According to a new report from Aloha United Way, nearly half of Hawaii’s households can’t make ends meet.
Zi Jun Liu, a senior at McKinley High School, has already learned real-life lessons about living in the islands.
“We have X-amount of money to spend at the end of the week, and my parents will have to figure out how to be able to purchase enough food to last us the week with the money we have left after paying all the bills.” Explained Liu.
His parents moved here from China. They’re among over 165,000 families living paycheck to paycheck, tirelessly working on a daily basis just to provide the basics.
According to a report released by Aloha United Way, Liu’s family would be classified as “ALICE”.
“ALICE is a United Way acronym.” Said President and CEO of Aloha United Way, Cindy Adams. “It stands for Asset limited, Income constrained, Employed.”
In the report, 48% of Hawaii households are “ALICE” and below. 11% of families live in poverty, while the rest are above the poverty line but barely get by.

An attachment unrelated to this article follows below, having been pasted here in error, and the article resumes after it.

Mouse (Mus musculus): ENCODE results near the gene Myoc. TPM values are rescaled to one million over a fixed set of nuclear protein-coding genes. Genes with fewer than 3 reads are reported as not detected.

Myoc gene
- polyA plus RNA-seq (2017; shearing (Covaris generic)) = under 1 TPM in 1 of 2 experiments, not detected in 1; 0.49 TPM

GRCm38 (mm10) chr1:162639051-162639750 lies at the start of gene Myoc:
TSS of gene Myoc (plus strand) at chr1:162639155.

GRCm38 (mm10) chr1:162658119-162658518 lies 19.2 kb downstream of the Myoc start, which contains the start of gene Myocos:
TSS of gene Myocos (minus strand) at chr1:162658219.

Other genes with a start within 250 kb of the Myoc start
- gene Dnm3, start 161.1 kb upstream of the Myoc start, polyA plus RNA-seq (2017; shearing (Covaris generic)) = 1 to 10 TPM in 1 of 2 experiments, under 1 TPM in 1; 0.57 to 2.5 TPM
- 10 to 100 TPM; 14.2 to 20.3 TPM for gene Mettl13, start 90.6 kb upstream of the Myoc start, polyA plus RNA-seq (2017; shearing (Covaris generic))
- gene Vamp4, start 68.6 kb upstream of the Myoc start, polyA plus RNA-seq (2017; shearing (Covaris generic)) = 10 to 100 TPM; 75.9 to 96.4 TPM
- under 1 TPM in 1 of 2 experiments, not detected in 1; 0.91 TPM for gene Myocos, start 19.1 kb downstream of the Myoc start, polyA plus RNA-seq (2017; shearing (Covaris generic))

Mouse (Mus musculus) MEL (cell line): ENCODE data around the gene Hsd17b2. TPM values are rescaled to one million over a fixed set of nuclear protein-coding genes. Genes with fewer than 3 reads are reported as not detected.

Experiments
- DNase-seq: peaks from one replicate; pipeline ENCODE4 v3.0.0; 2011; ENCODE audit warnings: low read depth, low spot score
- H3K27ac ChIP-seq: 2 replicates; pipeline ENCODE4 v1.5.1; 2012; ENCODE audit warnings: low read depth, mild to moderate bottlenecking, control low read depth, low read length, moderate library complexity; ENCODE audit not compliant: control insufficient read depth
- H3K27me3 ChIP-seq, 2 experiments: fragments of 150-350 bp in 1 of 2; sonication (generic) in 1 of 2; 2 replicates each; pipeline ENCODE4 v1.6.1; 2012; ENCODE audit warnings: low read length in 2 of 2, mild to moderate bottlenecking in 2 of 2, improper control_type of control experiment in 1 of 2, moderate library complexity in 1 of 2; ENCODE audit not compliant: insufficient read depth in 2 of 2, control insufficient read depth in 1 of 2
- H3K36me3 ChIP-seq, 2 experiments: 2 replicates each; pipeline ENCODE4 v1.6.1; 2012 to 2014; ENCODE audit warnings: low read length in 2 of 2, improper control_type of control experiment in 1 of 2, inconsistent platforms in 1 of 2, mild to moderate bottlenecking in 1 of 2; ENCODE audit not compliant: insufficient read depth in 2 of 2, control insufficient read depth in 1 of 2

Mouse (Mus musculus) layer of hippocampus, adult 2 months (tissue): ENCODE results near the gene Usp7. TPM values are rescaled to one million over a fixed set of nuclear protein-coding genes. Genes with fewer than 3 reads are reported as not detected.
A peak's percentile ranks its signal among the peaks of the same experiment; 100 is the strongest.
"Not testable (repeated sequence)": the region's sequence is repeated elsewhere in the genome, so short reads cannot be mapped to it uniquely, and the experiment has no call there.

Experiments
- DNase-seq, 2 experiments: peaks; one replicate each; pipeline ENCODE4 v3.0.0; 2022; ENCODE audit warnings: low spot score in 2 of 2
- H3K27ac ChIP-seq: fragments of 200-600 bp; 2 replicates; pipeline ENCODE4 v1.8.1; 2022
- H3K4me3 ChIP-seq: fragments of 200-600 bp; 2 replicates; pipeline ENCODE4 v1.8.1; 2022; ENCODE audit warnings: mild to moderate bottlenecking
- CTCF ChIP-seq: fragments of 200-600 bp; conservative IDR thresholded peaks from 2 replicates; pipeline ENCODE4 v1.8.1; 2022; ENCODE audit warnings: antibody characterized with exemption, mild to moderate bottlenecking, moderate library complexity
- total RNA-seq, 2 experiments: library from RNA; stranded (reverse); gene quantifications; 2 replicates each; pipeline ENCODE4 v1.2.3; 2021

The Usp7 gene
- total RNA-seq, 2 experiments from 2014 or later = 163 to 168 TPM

“These are families and individuals in our community across the state who struggle every month to make ends meet. They really have a very difficult time just paying for basic necessities in their household budget.” Said Adams.
Those necessities include housing, child and health care, transportation, and food. The Department of Health says the stress of not being able to make ends meet can also be detrimental to people’s health, as well as cause some youth to make the forced choice between work or an education.
Aloha United Way says in order to survive in Hawaii, a single adult needs to make a little over $28,000 a year. A four-person household needs an annual income of nearly $73,000.
The report aims to raise awareness and work on solutions to help those struggling to get by, and was compiled from federal, state, county, and district data.